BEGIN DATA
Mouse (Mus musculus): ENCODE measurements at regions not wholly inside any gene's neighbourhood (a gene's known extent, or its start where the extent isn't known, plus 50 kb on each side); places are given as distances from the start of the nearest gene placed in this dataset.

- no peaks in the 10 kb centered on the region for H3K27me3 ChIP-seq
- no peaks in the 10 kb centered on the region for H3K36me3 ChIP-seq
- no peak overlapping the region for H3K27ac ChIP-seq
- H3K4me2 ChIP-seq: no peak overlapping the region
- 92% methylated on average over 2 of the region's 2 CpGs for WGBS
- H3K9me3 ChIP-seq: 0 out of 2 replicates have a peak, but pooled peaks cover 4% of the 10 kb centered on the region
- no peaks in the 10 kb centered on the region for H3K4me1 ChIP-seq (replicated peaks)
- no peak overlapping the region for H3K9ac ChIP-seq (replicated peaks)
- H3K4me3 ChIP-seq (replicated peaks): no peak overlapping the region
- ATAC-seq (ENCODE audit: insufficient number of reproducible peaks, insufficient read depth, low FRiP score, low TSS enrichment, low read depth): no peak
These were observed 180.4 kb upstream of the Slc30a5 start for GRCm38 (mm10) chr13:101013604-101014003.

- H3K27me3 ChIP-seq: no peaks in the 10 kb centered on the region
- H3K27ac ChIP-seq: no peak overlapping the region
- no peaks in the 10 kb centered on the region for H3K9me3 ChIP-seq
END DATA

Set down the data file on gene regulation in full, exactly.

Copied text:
Mouse (Mus musculus): ENCODE measurements at regions not wholly inside any gene's neighbourhood (a gene's known extent, or its start where the extent isn't known, plus 50 kb on each side); places are given as distances from the start of the nearest gene placed in this dataset.

- no peaks in the 10 kb centered on the region for H3K27me3 ChIP-seq
- no peaks in the 10 kb centered on the region for H3K36me3 ChIP-seq
- no peak overlapping the region for H3K27ac ChIP-seq
- H3K4me2 ChIP-seq: no peak overlapping the region
- 92% methylated on average over 2 of the region's 2 CpGs for WGBS
- H3K9me3 ChIP-seq: 0 out of 2 replicates have a peak, but pooled peaks cover 4% of the 10 kb centered on the region
- no peaks in the 10 kb centered on the region for H3K4me1 ChIP-seq (replicated peaks)
- no peak overlapping the region for H3K9ac ChIP-seq (replicated peaks)
- H3K4me3 ChIP-seq (replicated peaks): no peak overlapping the region
- ATAC-seq (ENCODE audit: insufficient number of reproducible peaks, insufficient read depth, low FRiP score, low TSS enrichment, low read depth): no peak
These were observed 180.4 kb upstream of the Slc30a5 start for GRCm38 (mm10) chr13:101013604-101014003.

- H3K27me3 ChIP-seq: no peaks in the 10 kb centered on the region
- H3K27ac ChIP-seq: no peak overlapping the region
- no peaks in the 10 kb centered on the region for H3K9me3 ChIP-seq